Parks jurisdiction is up for grabs

La Jolla Town Council could be forced to cede its authority over parks as the city and community advisory groups “rethink” how recommendations are made on park projects in La Jolla.

Currently, three groups - La Jolla Recreation Council Inc., La Jolla Town Council and La Jolla Shores Association - make recommendations on the area’s numerous public parks.

Since 1998, those three groups have been operating under the terms of the “McClatchy letter,” authored by the city’s former Park and Recreation director Marcia McClatchy, which spells out each group’s jurisdiction and responsibilities.

But times have changed. So have some of the rules. One, which precludes public groups overseeing parks from collecting dues from members, could spell trouble for the La Jolla Town Council, which collects dues annually from residents and businesses. The Town Council has jurisdiction for all coastal parks from Calumet Avenue in Bird Rock to Scripps Park; the Rec Council oversees operations at the center on Prospect Street and Bird Rock Park.

La Jolla’s situation with parks is unique, said Stacy LoMedico, the city’s current Park and Recreation director, who noted that city park planning in participating areas typically is handled by recreation councils via the community’s recreation center. But though La Jolla has a rec center, its park groups have been working under a 1998 memorandum (McClatchy).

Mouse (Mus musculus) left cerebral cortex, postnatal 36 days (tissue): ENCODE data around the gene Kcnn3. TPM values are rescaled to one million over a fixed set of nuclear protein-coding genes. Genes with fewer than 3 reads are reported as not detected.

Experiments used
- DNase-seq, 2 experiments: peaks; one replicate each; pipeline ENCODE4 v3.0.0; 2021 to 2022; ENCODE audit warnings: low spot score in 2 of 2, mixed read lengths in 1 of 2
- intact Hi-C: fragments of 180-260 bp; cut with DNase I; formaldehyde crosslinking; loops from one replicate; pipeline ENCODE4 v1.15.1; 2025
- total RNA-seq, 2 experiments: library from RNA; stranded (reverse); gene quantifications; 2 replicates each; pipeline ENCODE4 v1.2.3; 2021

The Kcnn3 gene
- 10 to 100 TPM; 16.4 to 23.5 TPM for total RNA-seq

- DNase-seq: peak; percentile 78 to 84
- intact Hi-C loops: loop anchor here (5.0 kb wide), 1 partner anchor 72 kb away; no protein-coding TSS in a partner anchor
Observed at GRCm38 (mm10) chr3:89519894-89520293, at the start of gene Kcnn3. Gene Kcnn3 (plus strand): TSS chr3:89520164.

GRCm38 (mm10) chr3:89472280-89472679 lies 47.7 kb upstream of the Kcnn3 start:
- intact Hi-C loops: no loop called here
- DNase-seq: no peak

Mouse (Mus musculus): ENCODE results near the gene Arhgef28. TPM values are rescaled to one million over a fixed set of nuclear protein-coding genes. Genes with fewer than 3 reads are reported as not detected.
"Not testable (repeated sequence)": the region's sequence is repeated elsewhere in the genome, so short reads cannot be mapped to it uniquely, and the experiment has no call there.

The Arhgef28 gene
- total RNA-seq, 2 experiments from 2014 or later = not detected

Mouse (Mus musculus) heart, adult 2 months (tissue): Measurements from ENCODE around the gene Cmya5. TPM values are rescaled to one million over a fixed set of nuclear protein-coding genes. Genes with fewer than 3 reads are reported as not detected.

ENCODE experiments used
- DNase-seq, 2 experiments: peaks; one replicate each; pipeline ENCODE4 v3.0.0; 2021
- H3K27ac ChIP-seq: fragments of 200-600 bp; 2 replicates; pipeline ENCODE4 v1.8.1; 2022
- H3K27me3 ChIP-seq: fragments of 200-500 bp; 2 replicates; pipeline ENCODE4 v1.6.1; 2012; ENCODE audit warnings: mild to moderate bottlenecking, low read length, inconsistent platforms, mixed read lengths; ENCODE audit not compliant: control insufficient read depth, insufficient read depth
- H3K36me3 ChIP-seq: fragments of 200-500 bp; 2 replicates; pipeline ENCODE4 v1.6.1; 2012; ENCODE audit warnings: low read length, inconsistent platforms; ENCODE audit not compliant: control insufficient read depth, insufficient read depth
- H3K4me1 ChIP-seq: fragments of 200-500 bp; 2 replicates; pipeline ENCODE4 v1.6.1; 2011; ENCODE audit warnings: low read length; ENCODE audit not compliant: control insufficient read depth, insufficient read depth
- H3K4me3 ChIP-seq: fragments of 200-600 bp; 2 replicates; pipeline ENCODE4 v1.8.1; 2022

“That is contrary to the rec council concept,” said LoMedico, who has been meeting with all of La Jolla’s groups to reach consensus on how best to move forward.

“They want what’s best for the residents of La Jolla: consistency, no confusion,” she said. “If a resident has a concern about a park, they want it to be clear which advisory group they would be interested in attending or outreaching to.”

Joe LaCava, president of the La Jolla Community Planning Association and Bird Rock Community Council, points out that having jurisdiction for all the various parks divided among four entities can be confusing.

For example, two of Bird Rock’s parks on its coastal bluffs are under the jurisdiction of the Town Council, while Bird Rock Park next to its elementary school lies within the purview of La Jolla Parks & Rec. Inc.

“La Jolla does need a hybrid situation, now that the city’s been pushing local decision-making down to the community neighborhood level,” LaCava said. “We don’t have the accountability and transparency we really need in this process.”

Chip Rome, president of La Jolla Parks & Rec. Inc., said his group has one primary concern about the possibility of altering the park process in La Jolla.

“We still want to maintain our autonomy, and we just hope that others are not seeking this as an opportunity to enhance their authority,” he said.

Jim Heaton, president of La Jolla Shores Association, which has jurisdiction over Kellogg Park, La Jolla Shores, Laureate Park, Allen Field and Cliffridge Park, said there isn’t a parks “problem” in La Jolla that needs fixing.

“We don’t see a need to rewrite anything at all, and are not interested in forming a group that would do anything that would affect the autonomy of the Shores,” he said.

Earl Van Inwegen, La Jolla Town Council president, said his group hasn’t discussed the issue. But if it’s true city rules don’t allow groups with paid membership such as the Town Council to manage parks then that “throws a monkey wrench in the works” and is “a problem that needs to be straightened out.”

Van Inwegen added that the Town Council’s executive board could address the issue at its meeting at 5 tonight at the rec center, 600 Prospect St.